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By Barry Burd

The tree shown in this figure has an Android 4.2 branch, but it isn’t a directory on the computer’s file system. In the Package Explorer view, the Android 4.2 branch (or Android 3.0 branch or Android whatever branch) reminds you that the project includes prewritten Android code (the Android API).


A .jar file is a compressed archive containing a useful bunch of Java classes. In fact, a .jar file is a .zip archive. You can open any .jar file by using WinZip or StuffIt Expander or the operating system’s built-in unzipping utility. (You may or may not have to change the filename from whatever.jar to whatever.zip.)

Anyway, an android.jar file contains prewritten Android code (the Android API) for a particular version of Android. In the figure, a Package Explorer branch reminds you that your project contains a reference to another location on the hard drive (to one containing the .jar file for Android 4.2).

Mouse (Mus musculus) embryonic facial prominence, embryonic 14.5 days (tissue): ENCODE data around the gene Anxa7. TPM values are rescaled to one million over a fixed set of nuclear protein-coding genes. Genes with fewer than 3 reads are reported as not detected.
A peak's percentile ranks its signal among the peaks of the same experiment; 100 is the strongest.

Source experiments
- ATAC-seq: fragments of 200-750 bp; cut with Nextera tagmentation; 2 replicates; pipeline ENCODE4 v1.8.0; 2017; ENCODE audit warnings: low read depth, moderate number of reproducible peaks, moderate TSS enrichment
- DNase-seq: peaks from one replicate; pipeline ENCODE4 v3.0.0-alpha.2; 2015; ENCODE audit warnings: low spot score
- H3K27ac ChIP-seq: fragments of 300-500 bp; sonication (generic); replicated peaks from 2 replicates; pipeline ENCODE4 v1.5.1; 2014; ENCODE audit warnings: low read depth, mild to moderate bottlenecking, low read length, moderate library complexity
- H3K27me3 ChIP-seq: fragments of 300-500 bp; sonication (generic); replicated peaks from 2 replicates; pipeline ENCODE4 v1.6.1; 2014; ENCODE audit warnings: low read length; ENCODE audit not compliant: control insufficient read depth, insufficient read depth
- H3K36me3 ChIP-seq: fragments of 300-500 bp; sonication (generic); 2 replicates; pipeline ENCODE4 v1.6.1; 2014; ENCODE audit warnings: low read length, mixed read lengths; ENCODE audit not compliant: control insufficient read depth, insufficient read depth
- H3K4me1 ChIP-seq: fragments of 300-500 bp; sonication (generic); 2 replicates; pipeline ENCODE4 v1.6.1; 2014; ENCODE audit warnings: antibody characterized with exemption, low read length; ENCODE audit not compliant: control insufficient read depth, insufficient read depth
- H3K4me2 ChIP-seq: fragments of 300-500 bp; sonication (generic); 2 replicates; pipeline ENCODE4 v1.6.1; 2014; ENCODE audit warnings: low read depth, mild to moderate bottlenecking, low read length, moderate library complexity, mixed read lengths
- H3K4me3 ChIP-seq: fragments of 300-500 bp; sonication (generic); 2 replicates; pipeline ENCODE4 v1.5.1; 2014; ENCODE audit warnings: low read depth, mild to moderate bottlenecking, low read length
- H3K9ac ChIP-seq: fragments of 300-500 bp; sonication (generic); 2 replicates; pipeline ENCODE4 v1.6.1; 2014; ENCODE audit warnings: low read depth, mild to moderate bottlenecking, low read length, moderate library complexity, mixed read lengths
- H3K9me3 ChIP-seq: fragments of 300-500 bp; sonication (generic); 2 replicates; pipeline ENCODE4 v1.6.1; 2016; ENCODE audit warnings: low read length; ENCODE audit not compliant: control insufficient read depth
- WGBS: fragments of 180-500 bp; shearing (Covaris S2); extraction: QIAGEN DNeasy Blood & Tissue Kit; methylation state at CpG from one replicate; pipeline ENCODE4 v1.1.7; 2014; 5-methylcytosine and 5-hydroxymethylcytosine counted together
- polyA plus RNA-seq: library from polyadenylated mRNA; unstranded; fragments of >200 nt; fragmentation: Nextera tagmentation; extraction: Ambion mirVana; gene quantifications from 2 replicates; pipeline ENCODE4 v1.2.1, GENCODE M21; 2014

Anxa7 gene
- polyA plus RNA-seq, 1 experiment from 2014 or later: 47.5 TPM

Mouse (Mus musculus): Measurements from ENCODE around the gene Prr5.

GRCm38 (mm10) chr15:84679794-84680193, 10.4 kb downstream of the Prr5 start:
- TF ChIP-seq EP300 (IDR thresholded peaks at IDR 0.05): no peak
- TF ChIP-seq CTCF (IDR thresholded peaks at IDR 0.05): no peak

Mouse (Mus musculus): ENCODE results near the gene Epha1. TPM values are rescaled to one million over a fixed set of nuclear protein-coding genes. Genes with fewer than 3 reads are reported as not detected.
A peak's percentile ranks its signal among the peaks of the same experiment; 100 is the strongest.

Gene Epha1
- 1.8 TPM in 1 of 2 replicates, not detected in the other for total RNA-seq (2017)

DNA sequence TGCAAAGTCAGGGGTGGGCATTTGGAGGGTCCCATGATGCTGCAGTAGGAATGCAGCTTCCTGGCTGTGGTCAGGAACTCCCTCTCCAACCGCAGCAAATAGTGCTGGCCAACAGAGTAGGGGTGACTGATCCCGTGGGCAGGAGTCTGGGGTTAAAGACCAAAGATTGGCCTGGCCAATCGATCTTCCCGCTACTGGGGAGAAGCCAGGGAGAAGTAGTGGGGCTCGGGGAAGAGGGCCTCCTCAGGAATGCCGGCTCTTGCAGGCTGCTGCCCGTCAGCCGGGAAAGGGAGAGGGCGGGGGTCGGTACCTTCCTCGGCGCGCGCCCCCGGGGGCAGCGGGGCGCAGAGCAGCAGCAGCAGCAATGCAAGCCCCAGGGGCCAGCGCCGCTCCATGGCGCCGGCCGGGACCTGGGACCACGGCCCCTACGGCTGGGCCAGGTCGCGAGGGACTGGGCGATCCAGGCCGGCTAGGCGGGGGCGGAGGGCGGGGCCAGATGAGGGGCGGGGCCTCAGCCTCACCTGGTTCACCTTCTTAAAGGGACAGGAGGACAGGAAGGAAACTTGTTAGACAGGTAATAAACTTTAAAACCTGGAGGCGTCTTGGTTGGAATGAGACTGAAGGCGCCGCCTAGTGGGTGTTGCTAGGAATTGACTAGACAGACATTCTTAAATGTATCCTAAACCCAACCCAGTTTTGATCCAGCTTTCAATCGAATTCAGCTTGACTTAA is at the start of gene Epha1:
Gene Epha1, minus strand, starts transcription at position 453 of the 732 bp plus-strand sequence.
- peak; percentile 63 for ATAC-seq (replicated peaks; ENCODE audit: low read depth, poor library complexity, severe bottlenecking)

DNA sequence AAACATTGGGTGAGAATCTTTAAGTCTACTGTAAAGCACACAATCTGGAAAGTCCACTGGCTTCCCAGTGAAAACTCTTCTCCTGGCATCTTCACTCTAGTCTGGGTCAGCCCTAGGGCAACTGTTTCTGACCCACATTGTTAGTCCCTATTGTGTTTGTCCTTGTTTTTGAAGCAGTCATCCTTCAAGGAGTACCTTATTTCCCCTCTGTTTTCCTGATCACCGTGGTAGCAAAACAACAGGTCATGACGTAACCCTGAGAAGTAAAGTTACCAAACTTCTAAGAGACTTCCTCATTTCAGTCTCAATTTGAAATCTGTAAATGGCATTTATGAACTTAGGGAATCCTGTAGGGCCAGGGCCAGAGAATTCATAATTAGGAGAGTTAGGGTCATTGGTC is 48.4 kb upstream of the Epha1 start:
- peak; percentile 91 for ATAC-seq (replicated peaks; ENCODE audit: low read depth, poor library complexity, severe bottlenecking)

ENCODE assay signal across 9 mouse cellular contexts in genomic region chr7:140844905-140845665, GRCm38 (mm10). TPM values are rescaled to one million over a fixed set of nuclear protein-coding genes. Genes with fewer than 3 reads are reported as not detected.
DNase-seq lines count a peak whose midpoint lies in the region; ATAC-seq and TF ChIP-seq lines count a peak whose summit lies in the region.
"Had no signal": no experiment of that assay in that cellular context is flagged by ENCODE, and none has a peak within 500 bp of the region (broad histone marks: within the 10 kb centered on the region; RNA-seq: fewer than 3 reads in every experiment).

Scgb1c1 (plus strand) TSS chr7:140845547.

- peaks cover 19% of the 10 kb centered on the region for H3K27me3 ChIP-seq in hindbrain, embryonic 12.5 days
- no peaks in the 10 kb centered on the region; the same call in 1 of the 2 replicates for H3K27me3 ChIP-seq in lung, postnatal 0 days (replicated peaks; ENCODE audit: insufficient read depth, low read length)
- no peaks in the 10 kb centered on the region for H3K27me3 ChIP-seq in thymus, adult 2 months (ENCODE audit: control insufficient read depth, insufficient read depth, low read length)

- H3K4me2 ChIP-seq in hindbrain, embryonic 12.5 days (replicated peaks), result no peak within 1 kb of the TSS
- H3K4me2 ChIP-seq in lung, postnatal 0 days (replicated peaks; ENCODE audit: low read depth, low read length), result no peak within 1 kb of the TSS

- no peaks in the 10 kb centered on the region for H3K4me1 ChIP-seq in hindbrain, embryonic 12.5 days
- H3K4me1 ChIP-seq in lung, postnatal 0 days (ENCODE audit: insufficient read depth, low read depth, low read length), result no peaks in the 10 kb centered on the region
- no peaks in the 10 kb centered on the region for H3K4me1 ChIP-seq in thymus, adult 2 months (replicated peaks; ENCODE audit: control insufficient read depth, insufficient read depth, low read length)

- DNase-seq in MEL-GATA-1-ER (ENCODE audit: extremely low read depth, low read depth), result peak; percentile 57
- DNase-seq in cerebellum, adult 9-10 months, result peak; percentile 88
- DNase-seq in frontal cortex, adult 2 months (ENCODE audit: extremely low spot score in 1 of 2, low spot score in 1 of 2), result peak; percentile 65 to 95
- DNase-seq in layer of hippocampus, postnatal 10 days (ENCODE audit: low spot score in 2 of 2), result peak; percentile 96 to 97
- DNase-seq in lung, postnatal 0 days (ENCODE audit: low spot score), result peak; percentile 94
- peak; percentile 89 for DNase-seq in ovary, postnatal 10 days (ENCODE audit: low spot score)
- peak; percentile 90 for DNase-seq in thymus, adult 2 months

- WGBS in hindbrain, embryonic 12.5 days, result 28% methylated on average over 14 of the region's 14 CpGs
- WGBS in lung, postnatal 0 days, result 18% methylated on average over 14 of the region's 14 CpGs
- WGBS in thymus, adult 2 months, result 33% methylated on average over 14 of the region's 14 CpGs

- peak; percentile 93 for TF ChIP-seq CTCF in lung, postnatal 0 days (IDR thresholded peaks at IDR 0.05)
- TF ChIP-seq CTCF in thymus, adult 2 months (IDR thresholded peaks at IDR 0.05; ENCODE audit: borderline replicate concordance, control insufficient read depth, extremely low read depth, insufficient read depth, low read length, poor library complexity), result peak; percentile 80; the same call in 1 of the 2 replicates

The android.jar file contains code grouped into Java packages, and each package contains Java classes. These figures show you the tip of the android.jar iceberg. The android.jar file contains classes specific to Android and classes that simply help Java do its job. This figure shows some Android-specific packages in android.jar.


This figure displays some general-purpose Java packages in the android.jar file.